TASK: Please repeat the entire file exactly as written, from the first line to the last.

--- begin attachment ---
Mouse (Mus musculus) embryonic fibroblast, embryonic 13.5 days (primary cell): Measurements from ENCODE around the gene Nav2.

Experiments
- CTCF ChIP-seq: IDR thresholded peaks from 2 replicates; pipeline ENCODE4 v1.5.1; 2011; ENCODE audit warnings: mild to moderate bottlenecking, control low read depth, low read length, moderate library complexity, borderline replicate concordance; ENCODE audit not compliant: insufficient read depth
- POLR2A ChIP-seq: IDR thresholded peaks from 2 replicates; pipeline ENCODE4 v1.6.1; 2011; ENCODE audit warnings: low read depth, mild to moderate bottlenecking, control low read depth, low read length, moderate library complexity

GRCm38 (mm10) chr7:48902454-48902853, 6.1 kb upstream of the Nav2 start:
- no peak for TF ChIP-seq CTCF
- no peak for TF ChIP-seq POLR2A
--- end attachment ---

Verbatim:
Mouse (Mus musculus) embryonic fibroblast, embryonic 13.5 days (primary cell): Measurements from ENCODE around the gene Nav2.

Experiments
- CTCF ChIP-seq: IDR thresholded peaks from 2 replicates; pipeline ENCODE4 v1.5.1; 2011; ENCODE audit warnings: mild to moderate bottlenecking, control low read depth, low read length, moderate library complexity, borderline replicate concordance; ENCODE audit not compliant: insufficient read depth
- POLR2A ChIP-seq: IDR thresholded peaks from 2 replicates; pipeline ENCODE4 v1.6.1; 2011; ENCODE audit warnings: low read depth, mild to moderate bottlenecking, control low read depth, low read length, moderate library complexity

GRCm38 (mm10) chr7:48902454-48902853, 6.1 kb upstream of the Nav2 start:
- no peak for TF ChIP-seq CTCF
- no peak for TF ChIP-seq POLR2A